ArcelorMittal tests the use of green hydrogen in DRI

ArcelorMittal announced that it has successfully tested the use of green hydrogen in the production of direct reduced iron (DRI) at its steel plant in Contrecoeur, Quebec.
The objective of the test was to assess the ability to replace the use of natural gas with green hydrogen in the iron ore reduction process. During this test, 6.8% of natural gas was replaced with green hydrogen during a 24-h period, which contributed to a measurable reduction in CO2 emissions. This is a major step forward since the iron ore reduction process alone contributes to more than 75% of ArcelorMittal Long Products Canada’s (AMLPC) overall CO2 emissions.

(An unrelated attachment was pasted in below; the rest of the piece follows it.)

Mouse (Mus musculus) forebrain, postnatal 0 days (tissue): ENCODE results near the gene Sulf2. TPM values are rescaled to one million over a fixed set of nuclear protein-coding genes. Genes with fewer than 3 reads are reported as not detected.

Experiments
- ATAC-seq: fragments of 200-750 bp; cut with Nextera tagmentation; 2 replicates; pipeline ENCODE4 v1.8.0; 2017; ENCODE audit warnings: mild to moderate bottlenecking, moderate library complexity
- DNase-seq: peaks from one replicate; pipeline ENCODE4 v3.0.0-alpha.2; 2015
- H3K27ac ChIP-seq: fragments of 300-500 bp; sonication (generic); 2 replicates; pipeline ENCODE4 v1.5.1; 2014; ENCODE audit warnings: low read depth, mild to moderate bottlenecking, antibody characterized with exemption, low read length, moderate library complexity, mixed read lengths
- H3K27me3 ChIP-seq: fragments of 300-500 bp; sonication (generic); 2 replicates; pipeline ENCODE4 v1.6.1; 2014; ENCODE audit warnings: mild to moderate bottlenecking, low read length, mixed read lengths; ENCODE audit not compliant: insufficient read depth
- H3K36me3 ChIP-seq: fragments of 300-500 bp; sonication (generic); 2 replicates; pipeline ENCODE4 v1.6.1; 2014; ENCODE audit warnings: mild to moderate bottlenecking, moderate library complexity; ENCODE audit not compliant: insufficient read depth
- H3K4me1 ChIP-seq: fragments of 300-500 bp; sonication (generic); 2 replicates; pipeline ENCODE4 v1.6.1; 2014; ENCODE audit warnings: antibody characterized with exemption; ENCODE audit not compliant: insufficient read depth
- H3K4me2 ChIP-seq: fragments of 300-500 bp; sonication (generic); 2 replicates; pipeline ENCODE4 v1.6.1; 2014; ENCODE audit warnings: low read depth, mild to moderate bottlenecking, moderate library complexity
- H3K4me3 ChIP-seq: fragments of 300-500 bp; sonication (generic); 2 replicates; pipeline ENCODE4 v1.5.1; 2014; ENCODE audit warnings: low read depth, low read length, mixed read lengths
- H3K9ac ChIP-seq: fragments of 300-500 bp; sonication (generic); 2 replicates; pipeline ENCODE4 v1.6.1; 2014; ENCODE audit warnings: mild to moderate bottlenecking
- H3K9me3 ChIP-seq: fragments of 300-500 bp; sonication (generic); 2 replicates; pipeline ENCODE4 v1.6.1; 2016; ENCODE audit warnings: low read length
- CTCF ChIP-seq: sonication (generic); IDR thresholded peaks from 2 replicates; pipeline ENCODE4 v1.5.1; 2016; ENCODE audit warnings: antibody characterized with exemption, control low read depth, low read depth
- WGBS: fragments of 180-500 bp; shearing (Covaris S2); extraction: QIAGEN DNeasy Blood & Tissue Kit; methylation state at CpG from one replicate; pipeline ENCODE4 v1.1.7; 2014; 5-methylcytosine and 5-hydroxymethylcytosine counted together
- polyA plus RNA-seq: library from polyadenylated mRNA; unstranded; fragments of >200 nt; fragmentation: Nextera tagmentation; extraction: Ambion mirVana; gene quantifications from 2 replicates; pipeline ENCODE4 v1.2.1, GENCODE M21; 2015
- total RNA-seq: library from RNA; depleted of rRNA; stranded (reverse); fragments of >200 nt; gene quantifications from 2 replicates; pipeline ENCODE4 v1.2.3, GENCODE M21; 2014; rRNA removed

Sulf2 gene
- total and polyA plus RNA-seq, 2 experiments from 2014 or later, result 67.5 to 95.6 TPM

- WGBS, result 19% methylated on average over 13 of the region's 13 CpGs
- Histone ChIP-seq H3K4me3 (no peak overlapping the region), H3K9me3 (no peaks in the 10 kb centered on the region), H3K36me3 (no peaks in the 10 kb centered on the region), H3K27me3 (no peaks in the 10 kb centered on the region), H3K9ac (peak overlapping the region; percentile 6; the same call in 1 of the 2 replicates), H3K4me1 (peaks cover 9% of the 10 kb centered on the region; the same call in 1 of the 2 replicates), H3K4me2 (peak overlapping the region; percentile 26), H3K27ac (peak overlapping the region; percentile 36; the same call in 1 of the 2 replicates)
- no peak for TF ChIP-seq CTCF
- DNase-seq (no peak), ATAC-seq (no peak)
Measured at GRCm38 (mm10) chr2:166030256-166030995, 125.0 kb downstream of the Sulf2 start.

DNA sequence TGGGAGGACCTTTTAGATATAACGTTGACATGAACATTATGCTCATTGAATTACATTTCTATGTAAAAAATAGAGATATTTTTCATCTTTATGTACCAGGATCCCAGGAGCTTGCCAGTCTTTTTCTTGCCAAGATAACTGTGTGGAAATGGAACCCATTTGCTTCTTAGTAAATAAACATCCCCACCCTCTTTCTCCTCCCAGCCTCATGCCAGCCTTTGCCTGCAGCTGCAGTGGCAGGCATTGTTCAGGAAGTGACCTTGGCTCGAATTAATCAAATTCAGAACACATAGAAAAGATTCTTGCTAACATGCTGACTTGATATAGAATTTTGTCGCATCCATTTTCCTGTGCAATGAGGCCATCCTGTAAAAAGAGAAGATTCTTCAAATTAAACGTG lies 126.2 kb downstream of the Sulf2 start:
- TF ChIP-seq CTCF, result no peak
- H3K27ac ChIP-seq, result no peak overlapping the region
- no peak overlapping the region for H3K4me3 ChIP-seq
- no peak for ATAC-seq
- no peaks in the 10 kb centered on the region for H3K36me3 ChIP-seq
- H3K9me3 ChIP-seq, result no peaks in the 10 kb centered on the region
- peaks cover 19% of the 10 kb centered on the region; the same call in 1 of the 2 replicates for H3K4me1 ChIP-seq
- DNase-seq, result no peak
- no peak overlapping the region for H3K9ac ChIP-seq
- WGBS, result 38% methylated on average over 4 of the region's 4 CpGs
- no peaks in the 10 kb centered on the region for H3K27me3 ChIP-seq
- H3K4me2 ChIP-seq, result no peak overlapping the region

AMLPC is evaluating the possibility of carrying out further tests in the coming months by increasing the use of green hydrogen at the DRI plant, which could eventually reduce CO2 emissions in Contrecoeur by several hundred thousand tonnes per year.
AMLPC’s low-carbon footprint is driven by its EAF-DRI pathway to steelmaking, use of renewable electricity and locally-sourced iron ore and scrap metal.
ArcelorMittal aims to reduce its CO2 emissions intensity by 25% by 2030 on a global scale and achieve carbon neutrality by 2050.

Previous articleEuler invests in robotic machines from Halter
Next articleJacobs recruit to support UK & Ireland climate response
Stainless Steel World is part of The KCI Media Group, a group of companies focused on building and sustaining global communities in the flow control industries. We publish news on a daily basis and connect business-to-business professionals through our online communities, publications, conferences and exhibitions.